“A Chinese national was sentenced to 37 months in federal prison and three years’ supervised release on Tuesday for his part in a counterfeit iPhone trafficking scheme that defrauded Apple out of an estimated $900,000 in warranty replacement,” Mikey Campbell reports for AppleInsider:
Today’s sentencing of Quan Jiang, 30, comes more than a year after the former Linn Benton Community College engineering student pleaded guilty to one count of trafficking in counterfeit goods in April 2018… Earlier this year, Jiang and former Oregon State University engineering student Yangyang Zhou were fingered by federal agents investigating a counterfeiting scheme involving Apple’s hardware warranty policies. Both Jiang and Zhou carried out the illicit plan while in the U.S. on student visas.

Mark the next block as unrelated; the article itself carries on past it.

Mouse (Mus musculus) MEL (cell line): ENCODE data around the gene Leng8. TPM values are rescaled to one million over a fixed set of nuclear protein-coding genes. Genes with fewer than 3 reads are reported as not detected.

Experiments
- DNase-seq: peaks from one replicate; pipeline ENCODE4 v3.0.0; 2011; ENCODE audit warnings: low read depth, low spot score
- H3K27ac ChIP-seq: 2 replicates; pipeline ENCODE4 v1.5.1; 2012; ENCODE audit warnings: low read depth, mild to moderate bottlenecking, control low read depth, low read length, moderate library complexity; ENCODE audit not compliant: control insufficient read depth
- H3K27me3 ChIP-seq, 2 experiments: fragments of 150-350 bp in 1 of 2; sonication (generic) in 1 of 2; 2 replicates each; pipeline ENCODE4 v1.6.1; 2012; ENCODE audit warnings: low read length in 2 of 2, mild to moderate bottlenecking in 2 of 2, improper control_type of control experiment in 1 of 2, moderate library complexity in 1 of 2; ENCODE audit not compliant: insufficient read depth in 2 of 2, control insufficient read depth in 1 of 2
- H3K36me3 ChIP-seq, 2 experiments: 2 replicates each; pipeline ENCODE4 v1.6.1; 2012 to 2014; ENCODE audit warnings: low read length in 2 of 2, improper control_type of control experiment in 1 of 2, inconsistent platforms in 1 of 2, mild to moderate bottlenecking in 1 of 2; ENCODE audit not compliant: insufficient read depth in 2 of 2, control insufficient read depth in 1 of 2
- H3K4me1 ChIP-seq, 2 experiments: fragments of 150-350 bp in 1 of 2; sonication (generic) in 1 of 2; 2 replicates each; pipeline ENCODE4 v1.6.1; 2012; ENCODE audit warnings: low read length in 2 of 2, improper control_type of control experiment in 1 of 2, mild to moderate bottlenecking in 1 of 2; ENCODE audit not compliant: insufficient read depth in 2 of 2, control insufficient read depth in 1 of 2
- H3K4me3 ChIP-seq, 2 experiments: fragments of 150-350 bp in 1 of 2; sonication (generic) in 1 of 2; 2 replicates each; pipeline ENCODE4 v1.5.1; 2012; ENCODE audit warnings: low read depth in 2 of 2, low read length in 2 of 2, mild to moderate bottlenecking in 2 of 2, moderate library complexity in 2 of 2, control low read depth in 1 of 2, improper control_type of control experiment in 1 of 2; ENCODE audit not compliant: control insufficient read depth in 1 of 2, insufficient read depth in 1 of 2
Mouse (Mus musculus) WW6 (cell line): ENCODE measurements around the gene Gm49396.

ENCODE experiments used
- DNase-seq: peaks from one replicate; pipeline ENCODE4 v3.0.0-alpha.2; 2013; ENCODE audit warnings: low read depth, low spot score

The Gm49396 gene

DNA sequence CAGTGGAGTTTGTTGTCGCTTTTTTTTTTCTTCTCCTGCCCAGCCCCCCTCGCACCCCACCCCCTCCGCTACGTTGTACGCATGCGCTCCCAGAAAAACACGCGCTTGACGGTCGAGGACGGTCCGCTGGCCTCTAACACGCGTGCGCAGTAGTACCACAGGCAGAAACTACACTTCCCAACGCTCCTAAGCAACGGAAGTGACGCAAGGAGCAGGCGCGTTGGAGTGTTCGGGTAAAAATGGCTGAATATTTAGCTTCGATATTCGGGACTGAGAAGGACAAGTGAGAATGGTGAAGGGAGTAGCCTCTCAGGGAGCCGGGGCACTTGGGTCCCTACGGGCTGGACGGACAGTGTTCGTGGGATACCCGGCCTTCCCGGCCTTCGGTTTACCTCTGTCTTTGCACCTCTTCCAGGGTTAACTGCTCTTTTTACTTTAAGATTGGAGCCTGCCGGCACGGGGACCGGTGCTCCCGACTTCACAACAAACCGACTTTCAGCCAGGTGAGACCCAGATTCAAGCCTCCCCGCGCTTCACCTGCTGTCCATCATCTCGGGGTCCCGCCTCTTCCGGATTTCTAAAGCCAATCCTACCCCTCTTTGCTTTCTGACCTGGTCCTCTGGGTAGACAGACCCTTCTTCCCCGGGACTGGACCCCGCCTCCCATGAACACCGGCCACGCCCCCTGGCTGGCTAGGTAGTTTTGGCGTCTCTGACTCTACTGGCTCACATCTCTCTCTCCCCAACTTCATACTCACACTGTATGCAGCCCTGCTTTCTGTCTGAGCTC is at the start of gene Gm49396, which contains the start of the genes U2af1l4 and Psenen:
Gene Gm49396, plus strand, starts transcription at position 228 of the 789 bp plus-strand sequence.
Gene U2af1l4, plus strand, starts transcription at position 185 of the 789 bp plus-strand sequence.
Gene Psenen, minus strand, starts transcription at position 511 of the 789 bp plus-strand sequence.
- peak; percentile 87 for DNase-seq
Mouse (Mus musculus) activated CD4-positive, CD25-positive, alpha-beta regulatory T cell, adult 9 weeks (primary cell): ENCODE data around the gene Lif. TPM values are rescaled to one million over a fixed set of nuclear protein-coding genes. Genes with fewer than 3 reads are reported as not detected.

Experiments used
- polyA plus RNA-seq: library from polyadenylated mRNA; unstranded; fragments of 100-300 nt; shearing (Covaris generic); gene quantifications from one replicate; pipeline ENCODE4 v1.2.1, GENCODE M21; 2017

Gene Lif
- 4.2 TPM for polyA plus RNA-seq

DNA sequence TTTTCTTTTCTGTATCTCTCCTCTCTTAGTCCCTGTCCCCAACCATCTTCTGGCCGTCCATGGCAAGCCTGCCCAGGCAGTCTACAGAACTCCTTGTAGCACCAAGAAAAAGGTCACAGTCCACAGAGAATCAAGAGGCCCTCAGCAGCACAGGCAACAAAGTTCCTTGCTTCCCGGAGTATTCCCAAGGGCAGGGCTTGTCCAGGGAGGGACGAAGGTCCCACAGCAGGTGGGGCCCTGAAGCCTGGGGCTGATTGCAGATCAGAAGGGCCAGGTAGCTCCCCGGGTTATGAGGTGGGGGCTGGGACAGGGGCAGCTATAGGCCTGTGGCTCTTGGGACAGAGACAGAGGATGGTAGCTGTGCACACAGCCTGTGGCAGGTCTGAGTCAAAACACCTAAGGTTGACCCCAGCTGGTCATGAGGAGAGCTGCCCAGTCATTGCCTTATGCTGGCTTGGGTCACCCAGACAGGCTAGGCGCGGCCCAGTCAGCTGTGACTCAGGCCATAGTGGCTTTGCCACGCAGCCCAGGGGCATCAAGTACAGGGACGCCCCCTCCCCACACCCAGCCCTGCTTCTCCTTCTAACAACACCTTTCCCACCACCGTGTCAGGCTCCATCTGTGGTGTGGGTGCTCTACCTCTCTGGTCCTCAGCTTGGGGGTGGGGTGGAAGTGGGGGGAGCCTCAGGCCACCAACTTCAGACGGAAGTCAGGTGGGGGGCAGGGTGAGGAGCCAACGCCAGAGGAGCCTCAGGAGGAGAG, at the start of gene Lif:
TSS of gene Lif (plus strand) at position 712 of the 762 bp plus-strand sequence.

Between January 2016 and February 2018, Jiang would regularly receive inoperable counterfeit iPhones — 20 and 30 at a time — from connections in Hong Kong and send the hardware to Apple, or carry it in to a brick-and-mortar store, for warranty replacement. Genuine articles were sent back to China for subsequent resale…
In all, Jiang imported more than 2,000 counterfeit iPhones during the two-year span, some 1,500 of which were traded in for replacements that carried a value of approximately $600 apiece.
MacDailyNews Take: You can thank criminals like Jiang and Zhou for that 1% of iPhone users who claim to be “unsatisfied.”
If it’s not an iPhone, it’s not an iPhone.
And, yes, as we wrote back in May, “Apple’s ability to identify real iPhones from counterfeits, regardless of whether they power on or not needs some tweaking.”